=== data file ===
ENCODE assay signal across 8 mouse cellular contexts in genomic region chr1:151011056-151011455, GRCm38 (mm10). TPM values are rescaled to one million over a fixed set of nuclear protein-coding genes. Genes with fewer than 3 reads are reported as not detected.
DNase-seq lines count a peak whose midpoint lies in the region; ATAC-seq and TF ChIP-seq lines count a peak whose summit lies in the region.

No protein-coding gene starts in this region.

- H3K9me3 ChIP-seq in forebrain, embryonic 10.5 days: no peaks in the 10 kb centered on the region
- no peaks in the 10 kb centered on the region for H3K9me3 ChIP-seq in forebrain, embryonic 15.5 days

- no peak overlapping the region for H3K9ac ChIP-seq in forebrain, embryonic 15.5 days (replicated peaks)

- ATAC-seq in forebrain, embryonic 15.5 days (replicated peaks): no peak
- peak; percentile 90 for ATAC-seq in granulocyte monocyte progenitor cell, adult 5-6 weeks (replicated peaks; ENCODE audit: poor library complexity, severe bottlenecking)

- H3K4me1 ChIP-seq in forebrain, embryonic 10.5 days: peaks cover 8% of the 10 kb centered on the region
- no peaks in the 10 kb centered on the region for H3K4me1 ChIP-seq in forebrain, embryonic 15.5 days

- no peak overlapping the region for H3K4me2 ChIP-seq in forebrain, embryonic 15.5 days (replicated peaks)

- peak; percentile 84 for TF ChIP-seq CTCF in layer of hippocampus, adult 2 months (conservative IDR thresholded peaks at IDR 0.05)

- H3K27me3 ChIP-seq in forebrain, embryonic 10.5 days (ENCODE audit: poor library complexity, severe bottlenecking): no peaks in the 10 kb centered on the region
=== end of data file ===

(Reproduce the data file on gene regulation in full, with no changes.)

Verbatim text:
ENCODE assay signal across 8 mouse cellular contexts in genomic region chr1:151011056-151011455, GRCm38 (mm10). TPM values are rescaled to one million over a fixed set of nuclear protein-coding genes. Genes with fewer than 3 reads are reported as not detected.
DNase-seq lines count a peak whose midpoint lies in the region; ATAC-seq and TF ChIP-seq lines count a peak whose summit lies in the region.

No protein-coding gene starts in this region.

- H3K9me3 ChIP-seq in forebrain, embryonic 10.5 days: no peaks in the 10 kb centered on the region
- no peaks in the 10 kb centered on the region for H3K9me3 ChIP-seq in forebrain, embryonic 15.5 days

- no peak overlapping the region for H3K9ac ChIP-seq in forebrain, embryonic 15.5 days (replicated peaks)

- ATAC-seq in forebrain, embryonic 15.5 days (replicated peaks): no peak
- peak; percentile 90 for ATAC-seq in granulocyte monocyte progenitor cell, adult 5-6 weeks (replicated peaks; ENCODE audit: poor library complexity, severe bottlenecking)

- H3K4me1 ChIP-seq in forebrain, embryonic 10.5 days: peaks cover 8% of the 10 kb centered on the region
- no peaks in the 10 kb centered on the region for H3K4me1 ChIP-seq in forebrain, embryonic 15.5 days

- no peak overlapping the region for H3K4me2 ChIP-seq in forebrain, embryonic 15.5 days (replicated peaks)

- peak; percentile 84 for TF ChIP-seq CTCF in layer of hippocampus, adult 2 months (conservative IDR thresholded peaks at IDR 0.05)

- H3K27me3 ChIP-seq in forebrain, embryonic 10.5 days (ENCODE audit: poor library complexity, severe bottlenecking): no peaks in the 10 kb centered on the region